FreeRTOS: Introduction to FreeRTOS development

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The FreeRTOS operating system is designed to be compact and task specific. As such, instead of the popular kernel/driver/filesystem/userspace division used by general purpose operating systems, FreeRTOS is just one binary that contains an application and all the relevant kernel code that is necessary to support it. This includes startup code, code that accesses SoC subsystems (drivers), as well as standard kernel functionality such as multitasking, which allows the single-application-per-image model to spawn multiple tasks. In addition to this standard functionality, the CL-SOM-iMX7 FreeRTOS BSP is augmented with the Open-AMP software stack, which allows the M4 and A7 cores to communicate.

Project architecture

FreeRTOS consists of multiple modular parts:

Unit Description Location
kernel FreeRTOS kernel rtos/FreeRTOS/Source
CMSIS headers and libraries Cortex-M specific support platform/CMSIS
SOC specific definitions This BSP only has MCIMX7D definitions platform/devices
Drivers All the drivers in the FreeRTOS BSP are stateless platform/drivers
Middleware libraries Open-AMP stack, including RPmsg support middleware/multicore/open-amp
Additional utilities Contains some printing functions platform/utilities
App code Application code and project files examples/cl-som-imx7

For development, the focal point is the apps projects, which pick and choose the various pieces of FreeRTOS and combine them with the app code into a single project. A good starting point is to pick an example project and start adding functionality.

FreeRTOS API reference

The CL-SOM-iMX7 FreeRTOS BSP is based on the NXP FreeRTOS BSP. The NXP BSP has some useful documents in the BSP archive, one of which provides a comprehensive documentation of FreeRTOS API. The NXP BSP can be downloaded here in the Board Support Packages section.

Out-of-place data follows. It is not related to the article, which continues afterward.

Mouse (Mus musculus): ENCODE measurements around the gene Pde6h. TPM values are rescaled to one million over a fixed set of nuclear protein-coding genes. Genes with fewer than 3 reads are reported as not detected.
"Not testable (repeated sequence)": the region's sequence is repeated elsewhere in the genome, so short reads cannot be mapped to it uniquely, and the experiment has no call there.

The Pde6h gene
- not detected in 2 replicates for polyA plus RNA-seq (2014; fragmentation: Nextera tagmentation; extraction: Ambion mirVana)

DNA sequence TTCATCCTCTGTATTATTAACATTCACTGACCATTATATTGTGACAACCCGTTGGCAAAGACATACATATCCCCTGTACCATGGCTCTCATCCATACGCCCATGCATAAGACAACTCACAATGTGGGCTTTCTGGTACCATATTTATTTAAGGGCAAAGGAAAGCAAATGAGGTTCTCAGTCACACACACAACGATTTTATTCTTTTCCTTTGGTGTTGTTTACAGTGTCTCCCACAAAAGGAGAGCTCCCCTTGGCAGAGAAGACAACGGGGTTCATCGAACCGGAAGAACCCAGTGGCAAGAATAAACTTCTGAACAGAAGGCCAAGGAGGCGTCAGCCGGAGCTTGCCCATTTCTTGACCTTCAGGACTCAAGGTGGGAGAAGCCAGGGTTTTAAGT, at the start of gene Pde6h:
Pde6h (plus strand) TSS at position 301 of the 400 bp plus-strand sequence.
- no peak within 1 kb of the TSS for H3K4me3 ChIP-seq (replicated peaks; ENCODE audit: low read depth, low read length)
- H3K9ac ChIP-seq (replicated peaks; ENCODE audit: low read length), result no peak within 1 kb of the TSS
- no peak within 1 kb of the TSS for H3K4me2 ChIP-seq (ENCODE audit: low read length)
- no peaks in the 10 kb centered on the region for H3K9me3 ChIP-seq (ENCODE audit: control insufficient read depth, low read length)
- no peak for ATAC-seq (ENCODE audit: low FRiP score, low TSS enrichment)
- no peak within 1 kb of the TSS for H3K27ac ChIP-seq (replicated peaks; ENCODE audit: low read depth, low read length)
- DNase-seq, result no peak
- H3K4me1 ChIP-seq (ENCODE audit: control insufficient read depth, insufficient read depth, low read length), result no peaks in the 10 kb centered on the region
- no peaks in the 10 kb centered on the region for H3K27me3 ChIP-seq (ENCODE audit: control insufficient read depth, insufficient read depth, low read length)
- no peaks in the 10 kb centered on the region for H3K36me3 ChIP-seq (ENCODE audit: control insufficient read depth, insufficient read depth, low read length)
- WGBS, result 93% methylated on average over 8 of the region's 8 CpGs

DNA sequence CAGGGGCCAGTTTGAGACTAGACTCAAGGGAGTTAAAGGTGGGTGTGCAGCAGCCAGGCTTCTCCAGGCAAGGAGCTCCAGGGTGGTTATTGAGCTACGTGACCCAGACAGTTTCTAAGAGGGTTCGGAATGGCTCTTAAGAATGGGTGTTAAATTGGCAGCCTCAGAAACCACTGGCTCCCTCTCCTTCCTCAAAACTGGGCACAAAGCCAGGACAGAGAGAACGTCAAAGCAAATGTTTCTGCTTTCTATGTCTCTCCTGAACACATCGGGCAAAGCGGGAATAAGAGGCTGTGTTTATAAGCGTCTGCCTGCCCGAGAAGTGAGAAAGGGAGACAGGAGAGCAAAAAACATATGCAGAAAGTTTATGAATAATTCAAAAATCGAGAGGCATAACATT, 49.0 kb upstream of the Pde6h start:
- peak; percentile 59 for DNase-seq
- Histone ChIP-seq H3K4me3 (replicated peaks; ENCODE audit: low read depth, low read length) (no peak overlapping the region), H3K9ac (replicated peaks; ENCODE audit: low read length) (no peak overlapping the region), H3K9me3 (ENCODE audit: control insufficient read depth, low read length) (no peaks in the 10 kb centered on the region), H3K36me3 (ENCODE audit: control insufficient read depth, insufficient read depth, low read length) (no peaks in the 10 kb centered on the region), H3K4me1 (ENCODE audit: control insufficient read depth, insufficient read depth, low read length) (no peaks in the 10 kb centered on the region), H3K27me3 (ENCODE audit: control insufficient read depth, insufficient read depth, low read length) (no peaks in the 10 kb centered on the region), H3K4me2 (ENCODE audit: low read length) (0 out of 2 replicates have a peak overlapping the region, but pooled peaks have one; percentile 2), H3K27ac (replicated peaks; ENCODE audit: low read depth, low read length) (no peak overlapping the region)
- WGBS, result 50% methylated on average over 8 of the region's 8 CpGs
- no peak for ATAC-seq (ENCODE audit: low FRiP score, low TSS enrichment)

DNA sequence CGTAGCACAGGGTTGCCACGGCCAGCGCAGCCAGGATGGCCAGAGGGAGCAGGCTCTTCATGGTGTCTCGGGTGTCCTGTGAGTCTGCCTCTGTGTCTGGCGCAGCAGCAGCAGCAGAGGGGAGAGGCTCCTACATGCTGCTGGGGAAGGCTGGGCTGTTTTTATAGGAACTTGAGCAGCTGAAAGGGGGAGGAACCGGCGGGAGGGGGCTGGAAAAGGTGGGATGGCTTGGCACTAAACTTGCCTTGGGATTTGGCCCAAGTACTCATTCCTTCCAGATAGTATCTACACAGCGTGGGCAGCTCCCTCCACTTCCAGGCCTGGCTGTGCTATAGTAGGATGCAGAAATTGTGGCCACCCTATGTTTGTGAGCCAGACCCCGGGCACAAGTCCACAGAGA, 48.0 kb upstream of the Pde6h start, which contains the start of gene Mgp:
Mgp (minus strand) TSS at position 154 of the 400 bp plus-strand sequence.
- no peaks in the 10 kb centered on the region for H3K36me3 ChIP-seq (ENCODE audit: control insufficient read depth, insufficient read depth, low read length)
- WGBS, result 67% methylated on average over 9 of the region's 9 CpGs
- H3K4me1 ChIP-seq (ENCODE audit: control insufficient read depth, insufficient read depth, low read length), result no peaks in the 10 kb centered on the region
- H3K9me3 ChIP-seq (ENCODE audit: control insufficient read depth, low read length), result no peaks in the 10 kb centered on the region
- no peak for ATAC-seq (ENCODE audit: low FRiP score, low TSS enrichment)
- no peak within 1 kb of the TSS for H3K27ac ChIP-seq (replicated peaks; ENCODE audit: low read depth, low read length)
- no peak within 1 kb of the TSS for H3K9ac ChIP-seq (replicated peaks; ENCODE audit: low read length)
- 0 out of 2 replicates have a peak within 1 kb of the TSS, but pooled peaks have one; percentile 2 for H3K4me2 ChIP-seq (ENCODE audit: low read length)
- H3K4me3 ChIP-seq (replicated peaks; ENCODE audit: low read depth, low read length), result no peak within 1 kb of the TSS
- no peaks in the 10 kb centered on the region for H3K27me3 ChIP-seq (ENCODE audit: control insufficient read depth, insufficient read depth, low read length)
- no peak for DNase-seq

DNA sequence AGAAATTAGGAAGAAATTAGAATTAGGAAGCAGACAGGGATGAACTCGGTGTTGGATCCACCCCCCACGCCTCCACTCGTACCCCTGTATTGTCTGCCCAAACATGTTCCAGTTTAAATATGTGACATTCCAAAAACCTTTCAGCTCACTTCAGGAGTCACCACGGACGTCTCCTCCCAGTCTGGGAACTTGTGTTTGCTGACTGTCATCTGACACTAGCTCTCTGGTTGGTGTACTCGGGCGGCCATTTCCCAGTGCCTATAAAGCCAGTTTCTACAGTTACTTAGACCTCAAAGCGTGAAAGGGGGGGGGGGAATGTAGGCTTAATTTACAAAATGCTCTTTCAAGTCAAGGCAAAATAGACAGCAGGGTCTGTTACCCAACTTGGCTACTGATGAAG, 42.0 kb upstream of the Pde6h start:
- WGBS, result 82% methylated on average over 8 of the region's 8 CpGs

Multicore development and coexisting with Linux

Since Cortex-A7 and Cortex-M4 share both memory and peripherals, it is necessary to isolate or synchronize between these cores to prevent them from interfering with one another. The RDC (Resource Domain Controller) subsystem of iMX7 provides ways to implement this isolation/synchronization on the hardware level, and RDC support is part of the FreeRTOS API. Nevertheless, the general purpose OS that runs on the Cortex-A7 may not be prepared to handle the possibility that a bus or subsystem may be locked from it, or concurrently used by somebody else, and so disabling functionality on the Cortex-A7 OS may be necessary. In the case of Linux, a special device tree can be used to tell Linux not to touch iMX7 subsystems that we expect to be used by FreeRTOS. Such a device tree is provided in the CL-SOM-iMX7 FreeRTOS BSP.

Building FreeRTOS

Setup development tools

For FreeRTOS development it is possible to use either the GNU ARM Embedded toolchain, or the ARM DS5 IDE suite. The FreeRTOS BSP for CL-SOM-iMX7 has build scripts/project files for both tools.

GNU ARM Embedded toolchain

  • Create a directory for downloading.
mkdir -p ~/toolchain
cd ~/toolchain
tar xvf gcc-arm-none-eabi-6-2017-q1-update-linux.tar.bz2
  • Let the host system know where the toolchain is located
export ARMGCC_DIR=~/toolchain


  • Create a directory for downloading.
mkdir -p ~/toolchain
  • Download ARM DS5 IDE to the toolchain directory.
  • Extract the downloaded archive:
cd ~/toolchain
tar xvf DS500-BN-00019-r5p0-27rel1.tgz
  • Run the installation script and follow the instructions

Getting FreeRTOS BSP sources

  • Create a directory for development.
mkdir -p ~/development
cd ~/development
  • Extract the BSP source archive inside the BSP package:
cd cl-som-imx7-freertos/freertos
tar xvf freertos.tar.bz2

Building FreeRTOS

In this example we will use the hello_world demo project as reference.

Invoking build

GNU ARM Embedded toolchain
  • Go to the armgcc folder inside the hello_world project directory
cd ~/development/cl-som-imx7-freertos/freertos/freertos_source/examples/cl_som_imx7_m4/demo_apps/hello_world/armgcc
  • Run the build script for either of build configurations:
    • For Debug configuration:
    • For Release configuration:
    • For Both (debug and release) configurations:
  • Open DS5 IDE
  • Go to File->Import
  • Select General->Existing Projects into Workspace
  • Click Browse and go to ~/development/cl-som-imx7-freertos/freertos/freertos_source/examples/cl_som_imx7_m4/demo_apps/hello_world/armgcc and click OK
  • Click Finish

Now you can right click on the project and select the build option.

Image location

Depending on the tool used, and the selected build target, the built binary will reside in ~/development/cl-som-imx7-freertos/freertos/freertos_source/examples/cl_som_imx7_m4/demo_apps/hello_world/{armgcc,ds5}/{debug,release}/hello_world.bin.

See also